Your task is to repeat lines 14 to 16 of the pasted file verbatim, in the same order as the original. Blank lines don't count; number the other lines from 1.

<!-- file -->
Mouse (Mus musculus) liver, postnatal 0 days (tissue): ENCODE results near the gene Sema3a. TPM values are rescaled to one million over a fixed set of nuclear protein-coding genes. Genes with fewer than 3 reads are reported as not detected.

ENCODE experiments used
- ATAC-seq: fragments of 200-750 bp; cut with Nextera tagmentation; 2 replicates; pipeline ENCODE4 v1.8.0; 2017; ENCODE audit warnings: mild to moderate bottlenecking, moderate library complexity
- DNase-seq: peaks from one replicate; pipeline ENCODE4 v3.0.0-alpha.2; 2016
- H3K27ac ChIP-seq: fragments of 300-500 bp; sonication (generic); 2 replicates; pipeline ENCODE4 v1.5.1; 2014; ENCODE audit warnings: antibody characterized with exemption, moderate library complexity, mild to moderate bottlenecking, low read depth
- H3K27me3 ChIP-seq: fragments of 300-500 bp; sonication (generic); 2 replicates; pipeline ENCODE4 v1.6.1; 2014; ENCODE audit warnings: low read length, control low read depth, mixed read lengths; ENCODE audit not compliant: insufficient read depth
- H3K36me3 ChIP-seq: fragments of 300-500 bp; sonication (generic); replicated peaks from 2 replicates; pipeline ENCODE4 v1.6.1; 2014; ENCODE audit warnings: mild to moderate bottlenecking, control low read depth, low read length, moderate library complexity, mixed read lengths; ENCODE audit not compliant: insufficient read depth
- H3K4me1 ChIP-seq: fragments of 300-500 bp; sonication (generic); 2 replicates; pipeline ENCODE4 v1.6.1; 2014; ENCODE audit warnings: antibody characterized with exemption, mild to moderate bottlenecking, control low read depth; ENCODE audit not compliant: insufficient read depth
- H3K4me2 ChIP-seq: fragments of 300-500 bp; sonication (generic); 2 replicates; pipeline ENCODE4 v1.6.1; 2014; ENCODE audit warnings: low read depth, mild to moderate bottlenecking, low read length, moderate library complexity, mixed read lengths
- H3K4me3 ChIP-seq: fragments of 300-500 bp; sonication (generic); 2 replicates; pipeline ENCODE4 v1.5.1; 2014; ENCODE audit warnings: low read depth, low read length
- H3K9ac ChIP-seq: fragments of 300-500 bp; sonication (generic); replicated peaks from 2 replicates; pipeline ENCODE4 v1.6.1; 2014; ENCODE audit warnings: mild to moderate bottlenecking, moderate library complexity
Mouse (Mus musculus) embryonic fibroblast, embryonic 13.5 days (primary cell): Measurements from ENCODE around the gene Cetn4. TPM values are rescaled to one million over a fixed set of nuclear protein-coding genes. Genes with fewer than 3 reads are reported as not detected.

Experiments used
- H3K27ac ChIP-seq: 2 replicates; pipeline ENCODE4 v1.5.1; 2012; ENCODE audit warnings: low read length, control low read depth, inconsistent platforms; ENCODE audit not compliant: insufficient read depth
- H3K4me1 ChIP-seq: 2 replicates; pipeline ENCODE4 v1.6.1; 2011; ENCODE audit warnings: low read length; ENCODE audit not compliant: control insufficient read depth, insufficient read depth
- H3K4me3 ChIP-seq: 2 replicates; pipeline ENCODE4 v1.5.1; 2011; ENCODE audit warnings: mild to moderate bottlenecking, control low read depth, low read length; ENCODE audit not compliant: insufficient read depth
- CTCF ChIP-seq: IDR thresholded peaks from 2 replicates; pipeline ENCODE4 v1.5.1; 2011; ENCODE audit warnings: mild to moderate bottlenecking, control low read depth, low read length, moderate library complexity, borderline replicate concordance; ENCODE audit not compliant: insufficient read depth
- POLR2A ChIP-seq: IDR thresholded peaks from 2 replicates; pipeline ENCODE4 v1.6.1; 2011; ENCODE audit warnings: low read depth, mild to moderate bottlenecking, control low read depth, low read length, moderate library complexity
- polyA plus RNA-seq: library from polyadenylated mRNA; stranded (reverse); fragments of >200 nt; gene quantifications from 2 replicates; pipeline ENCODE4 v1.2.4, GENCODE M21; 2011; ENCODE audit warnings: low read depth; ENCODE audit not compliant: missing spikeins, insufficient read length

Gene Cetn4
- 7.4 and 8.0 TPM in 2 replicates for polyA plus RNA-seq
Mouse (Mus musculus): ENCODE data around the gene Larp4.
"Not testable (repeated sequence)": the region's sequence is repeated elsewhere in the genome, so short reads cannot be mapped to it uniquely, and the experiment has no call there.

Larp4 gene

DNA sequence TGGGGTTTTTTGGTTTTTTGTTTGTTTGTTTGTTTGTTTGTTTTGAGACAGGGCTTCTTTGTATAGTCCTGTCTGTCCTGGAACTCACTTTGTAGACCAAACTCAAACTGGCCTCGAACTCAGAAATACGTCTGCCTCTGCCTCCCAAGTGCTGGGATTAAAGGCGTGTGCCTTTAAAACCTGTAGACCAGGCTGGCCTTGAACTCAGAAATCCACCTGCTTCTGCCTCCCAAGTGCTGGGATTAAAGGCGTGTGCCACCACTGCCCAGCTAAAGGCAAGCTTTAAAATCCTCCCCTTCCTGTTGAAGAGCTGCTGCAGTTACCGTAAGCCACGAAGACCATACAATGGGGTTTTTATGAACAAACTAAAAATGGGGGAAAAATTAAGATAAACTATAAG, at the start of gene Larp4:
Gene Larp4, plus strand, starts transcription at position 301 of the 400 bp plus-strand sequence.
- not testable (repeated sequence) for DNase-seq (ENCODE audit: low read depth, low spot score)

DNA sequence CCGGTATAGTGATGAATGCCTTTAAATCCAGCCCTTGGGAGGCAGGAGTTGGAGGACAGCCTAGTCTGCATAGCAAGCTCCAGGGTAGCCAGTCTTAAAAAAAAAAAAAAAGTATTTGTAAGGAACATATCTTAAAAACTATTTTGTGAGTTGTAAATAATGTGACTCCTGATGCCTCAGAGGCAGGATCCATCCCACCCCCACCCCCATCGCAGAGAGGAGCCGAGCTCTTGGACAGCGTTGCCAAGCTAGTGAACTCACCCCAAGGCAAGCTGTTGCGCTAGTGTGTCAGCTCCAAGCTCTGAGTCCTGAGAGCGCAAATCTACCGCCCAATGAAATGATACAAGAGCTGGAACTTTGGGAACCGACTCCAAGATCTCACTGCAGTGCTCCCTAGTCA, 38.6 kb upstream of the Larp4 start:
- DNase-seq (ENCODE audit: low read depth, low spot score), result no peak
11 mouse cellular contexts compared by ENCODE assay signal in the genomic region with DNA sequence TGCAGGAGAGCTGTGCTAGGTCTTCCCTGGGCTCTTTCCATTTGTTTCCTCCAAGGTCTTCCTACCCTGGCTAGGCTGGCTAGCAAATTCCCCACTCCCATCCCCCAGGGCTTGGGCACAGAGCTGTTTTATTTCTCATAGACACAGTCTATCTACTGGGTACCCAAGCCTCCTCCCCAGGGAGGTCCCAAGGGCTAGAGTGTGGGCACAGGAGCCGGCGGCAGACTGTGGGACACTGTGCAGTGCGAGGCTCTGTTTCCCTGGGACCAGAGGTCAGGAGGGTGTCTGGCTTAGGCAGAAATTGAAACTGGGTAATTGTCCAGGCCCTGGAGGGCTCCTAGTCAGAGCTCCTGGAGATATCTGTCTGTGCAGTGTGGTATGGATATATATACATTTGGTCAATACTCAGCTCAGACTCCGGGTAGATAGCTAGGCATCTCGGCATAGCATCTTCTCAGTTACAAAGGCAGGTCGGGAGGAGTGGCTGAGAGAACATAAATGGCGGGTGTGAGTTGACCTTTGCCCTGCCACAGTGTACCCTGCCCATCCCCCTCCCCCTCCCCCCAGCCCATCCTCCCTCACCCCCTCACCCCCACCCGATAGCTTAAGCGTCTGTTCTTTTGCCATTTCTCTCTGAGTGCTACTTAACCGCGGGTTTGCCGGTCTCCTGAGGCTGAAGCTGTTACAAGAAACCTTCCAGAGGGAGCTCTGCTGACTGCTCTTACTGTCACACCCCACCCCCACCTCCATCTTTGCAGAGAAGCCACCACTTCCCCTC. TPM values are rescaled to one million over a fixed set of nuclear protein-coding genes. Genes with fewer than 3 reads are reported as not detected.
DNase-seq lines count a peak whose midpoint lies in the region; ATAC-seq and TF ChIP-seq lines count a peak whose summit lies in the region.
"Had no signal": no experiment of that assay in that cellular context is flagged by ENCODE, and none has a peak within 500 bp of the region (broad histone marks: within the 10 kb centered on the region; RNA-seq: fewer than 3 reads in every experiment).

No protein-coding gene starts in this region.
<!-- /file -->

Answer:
- H3K27ac ChIP-seq: 2 replicates; pipeline ENCODE4 v1.5.1; 2012; ENCODE audit warnings: low read length, control low read depth, inconsistent platforms; ENCODE audit not compliant: insufficient read depth
- H3K4me1 ChIP-seq: 2 replicates; pipeline ENCODE4 v1.6.1; 2011; ENCODE audit warnings: low read length; ENCODE audit not compliant: control insufficient read depth, insufficient read depth
- H3K4me3 ChIP-seq: 2 replicates; pipeline ENCODE4 v1.5.1; 2011; ENCODE audit warnings: mild to moderate bottlenecking, control low read depth, low read length; ENCODE audit not compliant: insufficient read depth